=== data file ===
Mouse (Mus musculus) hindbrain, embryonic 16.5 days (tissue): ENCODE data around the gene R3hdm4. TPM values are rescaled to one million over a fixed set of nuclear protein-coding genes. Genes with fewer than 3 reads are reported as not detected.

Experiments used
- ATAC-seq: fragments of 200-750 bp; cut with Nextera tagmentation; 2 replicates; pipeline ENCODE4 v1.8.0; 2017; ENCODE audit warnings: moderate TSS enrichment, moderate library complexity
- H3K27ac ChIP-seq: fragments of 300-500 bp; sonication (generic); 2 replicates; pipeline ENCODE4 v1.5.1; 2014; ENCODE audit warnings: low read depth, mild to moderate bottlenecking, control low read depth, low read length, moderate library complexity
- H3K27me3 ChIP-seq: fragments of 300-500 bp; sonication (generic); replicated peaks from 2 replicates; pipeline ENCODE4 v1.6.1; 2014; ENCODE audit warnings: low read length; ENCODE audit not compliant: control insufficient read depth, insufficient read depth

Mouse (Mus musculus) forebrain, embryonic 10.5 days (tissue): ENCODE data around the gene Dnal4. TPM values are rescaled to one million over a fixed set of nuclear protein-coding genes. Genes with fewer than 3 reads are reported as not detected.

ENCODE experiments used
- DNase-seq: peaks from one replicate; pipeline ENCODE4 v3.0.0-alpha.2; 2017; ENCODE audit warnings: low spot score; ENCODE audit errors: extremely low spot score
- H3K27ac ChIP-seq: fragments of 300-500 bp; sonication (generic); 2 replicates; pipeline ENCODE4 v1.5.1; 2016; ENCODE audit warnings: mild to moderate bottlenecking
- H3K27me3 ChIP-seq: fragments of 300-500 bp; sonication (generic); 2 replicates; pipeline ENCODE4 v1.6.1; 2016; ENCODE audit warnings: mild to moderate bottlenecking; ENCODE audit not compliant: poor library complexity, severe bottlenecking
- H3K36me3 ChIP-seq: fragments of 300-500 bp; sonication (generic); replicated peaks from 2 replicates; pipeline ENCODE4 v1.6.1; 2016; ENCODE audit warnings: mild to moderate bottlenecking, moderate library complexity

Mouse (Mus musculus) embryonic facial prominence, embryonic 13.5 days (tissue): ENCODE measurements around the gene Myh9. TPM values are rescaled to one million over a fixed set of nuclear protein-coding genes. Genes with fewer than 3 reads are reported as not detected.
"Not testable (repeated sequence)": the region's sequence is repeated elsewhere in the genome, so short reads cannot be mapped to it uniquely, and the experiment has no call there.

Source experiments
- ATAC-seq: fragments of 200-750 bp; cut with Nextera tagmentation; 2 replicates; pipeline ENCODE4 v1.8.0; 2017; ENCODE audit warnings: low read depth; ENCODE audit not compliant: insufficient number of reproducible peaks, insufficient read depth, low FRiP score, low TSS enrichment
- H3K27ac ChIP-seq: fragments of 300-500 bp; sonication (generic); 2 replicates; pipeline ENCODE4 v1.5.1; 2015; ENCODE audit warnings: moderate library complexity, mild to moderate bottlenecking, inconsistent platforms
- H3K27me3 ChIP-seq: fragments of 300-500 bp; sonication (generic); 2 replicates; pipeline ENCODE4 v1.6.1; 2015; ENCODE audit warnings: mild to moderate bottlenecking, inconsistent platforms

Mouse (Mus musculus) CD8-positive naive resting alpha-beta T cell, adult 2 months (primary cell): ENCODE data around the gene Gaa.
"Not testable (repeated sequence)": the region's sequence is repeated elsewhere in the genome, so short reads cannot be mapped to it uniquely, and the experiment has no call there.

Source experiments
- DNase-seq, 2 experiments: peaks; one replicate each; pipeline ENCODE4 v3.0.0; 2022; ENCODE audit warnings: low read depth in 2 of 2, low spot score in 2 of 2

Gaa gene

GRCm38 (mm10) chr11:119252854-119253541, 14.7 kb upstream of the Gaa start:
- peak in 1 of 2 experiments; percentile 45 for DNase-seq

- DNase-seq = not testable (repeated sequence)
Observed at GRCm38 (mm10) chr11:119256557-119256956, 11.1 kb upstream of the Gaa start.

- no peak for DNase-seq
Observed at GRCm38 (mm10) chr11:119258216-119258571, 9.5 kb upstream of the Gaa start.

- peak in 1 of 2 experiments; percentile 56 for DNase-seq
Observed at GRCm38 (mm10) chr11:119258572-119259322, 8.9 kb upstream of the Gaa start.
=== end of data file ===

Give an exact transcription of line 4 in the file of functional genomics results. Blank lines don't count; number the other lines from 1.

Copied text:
- H3K27ac ChIP-seq: fragments of 300-500 bp; sonication (generic); 2 replicates; pipeline ENCODE4 v1.5.1; 2014; ENCODE audit warnings: low read depth, mild to moderate bottlenecking, control low read depth, low read length, moderate library complexity